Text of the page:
News Story

Michigan senators question DTE profits, state regulatory power

For a second straight week, Michigan lawmakers question whether DTE’s profits come at the cost of reliability

Michigan lawmakers criticized profits and executive compensation at DTE Energy for a second straight week Thursday, demanding to know why the the utility struggles with reliability while charging high rates to customers.

DTE and Consumers Energy are Michigan’s monopoly utilities, covering 90% of Michigan homes and businesses between them.

After consecutive mass power outages in late February and early March, lawmakers have scrutinized DTE and its practices. Lawmakers also question whether the Michigan Public Service Commission, the state’s energy regulator, has all the power it needs to ensure energy reliability.

With each passing week, the questions grow more pointed, as lawmakers ponder whether the company’s profits are out of whack with its performance. DTE posted a profit of $1.1 billion in 2022

DTE switched most customers to mandatory peak-hour pricing on March 1. Peak-hour energy prices in the summer will approach California levels.

Top DTE executives earn salaries in the millions. Michigan lawmakers are beginning to question whether these funds come at the expense of investments in energy reliability.

“In the 70s Lee Iacocca, who was the president of Chrysler, decided not to take any salary or bonuses and put it back into the company,” Rep. Helena Scott, chair of the House Energy Committee, said to conclude last week’s hearing. 

Iacocca famously reduced his pay as Chrysler CEO to $1 in September 1979. United Press International described Iacocca’s pay cut as his way “to dramatize the company's survival efforts.” It was restored a year later, in Sept. 1980.

That line of questioning continued Thursday at the Senate Energy and Environment Committee.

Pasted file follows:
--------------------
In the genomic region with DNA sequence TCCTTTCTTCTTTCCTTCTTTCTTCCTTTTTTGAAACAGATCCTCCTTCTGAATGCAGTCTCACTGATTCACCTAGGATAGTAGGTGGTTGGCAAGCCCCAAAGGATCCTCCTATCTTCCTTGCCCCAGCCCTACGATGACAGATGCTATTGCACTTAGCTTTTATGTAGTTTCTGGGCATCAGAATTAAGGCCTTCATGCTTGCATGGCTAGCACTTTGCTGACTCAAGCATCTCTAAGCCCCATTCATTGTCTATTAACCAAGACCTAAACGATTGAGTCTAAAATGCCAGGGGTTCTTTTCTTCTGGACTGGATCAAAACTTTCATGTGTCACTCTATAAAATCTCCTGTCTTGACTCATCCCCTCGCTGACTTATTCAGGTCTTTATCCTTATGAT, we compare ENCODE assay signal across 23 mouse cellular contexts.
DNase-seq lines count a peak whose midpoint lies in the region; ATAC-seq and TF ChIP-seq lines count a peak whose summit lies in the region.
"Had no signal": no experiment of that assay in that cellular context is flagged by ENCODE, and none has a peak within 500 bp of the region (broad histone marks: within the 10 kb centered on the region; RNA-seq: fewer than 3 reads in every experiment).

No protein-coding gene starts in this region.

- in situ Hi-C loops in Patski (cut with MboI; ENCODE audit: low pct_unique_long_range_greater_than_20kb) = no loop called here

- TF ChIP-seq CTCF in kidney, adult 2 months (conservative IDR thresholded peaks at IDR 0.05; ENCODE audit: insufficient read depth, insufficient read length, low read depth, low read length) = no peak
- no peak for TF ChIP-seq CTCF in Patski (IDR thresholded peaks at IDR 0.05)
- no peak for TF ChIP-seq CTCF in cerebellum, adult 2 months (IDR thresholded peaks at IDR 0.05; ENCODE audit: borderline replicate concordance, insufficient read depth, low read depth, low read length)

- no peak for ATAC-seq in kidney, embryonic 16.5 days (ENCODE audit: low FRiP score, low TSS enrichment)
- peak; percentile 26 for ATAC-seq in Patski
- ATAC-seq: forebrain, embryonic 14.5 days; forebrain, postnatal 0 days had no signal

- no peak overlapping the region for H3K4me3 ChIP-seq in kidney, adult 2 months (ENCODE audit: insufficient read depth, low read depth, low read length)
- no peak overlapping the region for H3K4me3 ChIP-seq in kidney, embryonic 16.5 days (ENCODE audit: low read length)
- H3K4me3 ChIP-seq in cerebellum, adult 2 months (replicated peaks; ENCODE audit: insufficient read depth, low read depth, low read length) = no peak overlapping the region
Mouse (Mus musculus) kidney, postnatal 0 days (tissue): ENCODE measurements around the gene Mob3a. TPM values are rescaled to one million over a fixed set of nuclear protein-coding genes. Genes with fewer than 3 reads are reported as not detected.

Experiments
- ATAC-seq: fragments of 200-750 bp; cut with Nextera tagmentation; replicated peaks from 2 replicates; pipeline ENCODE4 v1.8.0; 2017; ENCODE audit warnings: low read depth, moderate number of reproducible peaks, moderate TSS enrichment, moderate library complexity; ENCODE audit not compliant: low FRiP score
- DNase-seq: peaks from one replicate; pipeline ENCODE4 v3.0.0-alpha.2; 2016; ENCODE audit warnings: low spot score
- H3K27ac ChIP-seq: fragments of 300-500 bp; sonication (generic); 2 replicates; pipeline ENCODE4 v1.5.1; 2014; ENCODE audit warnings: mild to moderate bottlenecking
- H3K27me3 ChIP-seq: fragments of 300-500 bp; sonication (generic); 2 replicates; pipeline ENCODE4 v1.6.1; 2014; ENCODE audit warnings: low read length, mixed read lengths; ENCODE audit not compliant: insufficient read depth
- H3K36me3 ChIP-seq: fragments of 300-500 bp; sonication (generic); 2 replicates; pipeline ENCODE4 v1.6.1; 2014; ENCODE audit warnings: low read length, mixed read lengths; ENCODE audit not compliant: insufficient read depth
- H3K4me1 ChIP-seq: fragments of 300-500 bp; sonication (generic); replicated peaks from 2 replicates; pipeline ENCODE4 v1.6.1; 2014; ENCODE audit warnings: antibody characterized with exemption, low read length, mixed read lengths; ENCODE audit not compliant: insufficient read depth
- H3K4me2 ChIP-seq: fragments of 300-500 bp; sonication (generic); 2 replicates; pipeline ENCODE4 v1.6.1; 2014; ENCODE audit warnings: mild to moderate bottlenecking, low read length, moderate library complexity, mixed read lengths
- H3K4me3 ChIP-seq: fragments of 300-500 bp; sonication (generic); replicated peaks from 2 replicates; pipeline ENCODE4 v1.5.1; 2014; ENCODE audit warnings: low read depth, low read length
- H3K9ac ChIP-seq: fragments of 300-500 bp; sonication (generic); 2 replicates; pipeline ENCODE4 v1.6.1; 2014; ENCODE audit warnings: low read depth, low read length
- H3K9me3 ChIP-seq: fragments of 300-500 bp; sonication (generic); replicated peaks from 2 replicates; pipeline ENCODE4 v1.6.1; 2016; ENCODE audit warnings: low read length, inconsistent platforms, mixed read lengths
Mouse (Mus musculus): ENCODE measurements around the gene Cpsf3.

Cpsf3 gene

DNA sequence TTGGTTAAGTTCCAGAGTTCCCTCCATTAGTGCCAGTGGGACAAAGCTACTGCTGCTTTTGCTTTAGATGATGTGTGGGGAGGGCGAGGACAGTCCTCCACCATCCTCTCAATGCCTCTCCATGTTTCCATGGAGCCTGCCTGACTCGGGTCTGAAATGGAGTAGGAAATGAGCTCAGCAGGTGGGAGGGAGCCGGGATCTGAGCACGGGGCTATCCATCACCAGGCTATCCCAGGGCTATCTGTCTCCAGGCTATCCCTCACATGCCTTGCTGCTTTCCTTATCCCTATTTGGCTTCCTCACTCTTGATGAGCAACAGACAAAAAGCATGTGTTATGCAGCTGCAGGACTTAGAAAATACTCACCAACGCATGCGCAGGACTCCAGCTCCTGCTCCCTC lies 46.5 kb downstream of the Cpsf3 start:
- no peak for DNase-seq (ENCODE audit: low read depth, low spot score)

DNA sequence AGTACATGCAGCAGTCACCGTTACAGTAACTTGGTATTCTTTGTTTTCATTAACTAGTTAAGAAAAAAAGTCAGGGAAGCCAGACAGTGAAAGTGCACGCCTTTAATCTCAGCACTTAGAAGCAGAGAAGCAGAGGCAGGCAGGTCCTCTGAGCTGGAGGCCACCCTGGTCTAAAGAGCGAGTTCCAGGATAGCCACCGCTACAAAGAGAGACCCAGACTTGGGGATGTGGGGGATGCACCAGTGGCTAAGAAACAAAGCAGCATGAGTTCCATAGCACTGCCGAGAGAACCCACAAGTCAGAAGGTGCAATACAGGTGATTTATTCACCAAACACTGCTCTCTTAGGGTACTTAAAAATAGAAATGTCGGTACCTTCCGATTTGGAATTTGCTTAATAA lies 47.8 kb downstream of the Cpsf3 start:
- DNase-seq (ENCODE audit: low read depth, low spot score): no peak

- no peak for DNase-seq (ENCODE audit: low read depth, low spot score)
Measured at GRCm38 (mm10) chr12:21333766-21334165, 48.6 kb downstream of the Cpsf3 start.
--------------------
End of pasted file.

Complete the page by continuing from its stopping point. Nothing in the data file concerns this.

“Your company makes $1 billion in profits per year. Your CEO makes over $10 million a year,” Sen. Sue Shink, D-Ann Arbor, said during testimony by DTE President Trevor Lauer. “You recently put in a request for the largest rate increase in state history, about $622 million. You regularly have a return on equity which is about 10%. Would you be willing to reduce that rate of return to invest in more reliability?” 

Another state senator suggested using government force to reduce the company’s profits. 

“Is there a way we can redirect, whether with you or with the laws, to make sure that their profitability isn't so grotesque?” Sen. Rosemary Bayer asked Dan Scripps, chairman of the state’s energy regulator, the Michigan Public Service Commission. 

Bayer noted that DTE spent $163 million trimming trees in a year when it posted $1 billion in profits. 

“That’s seven times what they spent trying to build reliability into the system.” Bayer said. 

Scripps noted that by law, the public service commission cannot make management decisions for the utility companies, such as how much money to spend on tree-trimming. Nor can it force companies to stick to their stated maintenance plans.

“Do you need to change something, or do we need to change the laws?” Bayer asked.

Last week, Rep. Scott ended the House hearing by announcing the creation of a “work group” to study and eventually make policy on energy reliability issues in Michigan. That discussion did not continue at the Senate hearing Thursday.

Michigan Capitol Confidential is the news source produced by the Mackinac Center for Public Policy. Michigan Capitol Confidential reports with a free-market news perspective.